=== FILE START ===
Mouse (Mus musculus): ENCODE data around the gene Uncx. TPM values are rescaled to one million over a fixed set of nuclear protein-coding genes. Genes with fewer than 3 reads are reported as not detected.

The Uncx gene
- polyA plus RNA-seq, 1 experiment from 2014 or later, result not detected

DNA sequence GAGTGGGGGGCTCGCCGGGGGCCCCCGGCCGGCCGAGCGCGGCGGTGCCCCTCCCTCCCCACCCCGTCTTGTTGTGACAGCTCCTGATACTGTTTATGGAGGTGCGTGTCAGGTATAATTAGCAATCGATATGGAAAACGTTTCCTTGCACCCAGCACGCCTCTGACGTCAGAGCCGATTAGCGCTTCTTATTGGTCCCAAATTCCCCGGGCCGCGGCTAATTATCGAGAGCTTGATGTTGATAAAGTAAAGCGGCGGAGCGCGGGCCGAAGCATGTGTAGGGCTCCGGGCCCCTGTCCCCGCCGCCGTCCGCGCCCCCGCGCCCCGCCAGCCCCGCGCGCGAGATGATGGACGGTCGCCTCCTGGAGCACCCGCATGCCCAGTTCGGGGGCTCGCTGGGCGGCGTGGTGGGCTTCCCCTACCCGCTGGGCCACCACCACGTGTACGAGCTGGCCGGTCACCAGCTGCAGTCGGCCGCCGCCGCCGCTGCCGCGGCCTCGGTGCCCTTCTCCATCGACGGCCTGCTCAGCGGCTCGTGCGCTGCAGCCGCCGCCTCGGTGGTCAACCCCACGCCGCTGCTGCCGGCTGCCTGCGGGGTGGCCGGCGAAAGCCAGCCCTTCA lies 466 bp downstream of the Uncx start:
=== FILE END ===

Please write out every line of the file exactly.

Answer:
Mouse (Mus musculus): ENCODE data around the gene Uncx. TPM values are rescaled to one million over a fixed set of nuclear protein-coding genes. Genes with fewer than 3 reads are reported as not detected.

The Uncx gene
- polyA plus RNA-seq, 1 experiment from 2014 or later, result not detected

DNA sequence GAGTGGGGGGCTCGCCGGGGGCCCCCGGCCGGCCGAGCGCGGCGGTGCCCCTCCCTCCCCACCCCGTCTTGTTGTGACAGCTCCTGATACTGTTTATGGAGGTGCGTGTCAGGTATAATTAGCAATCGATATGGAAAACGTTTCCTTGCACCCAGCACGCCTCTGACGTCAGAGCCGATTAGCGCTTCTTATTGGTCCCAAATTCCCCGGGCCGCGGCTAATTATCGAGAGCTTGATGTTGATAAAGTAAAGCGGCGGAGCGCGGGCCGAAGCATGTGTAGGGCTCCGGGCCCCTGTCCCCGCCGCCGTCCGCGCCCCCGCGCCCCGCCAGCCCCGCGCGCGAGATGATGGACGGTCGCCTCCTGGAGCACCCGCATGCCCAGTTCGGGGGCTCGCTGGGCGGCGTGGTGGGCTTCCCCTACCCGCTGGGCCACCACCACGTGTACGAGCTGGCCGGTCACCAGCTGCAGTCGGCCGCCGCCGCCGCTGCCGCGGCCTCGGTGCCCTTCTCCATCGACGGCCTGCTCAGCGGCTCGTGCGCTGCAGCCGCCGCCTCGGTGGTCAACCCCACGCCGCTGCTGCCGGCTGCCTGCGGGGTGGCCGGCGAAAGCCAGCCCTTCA lies 466 bp downstream of the Uncx start: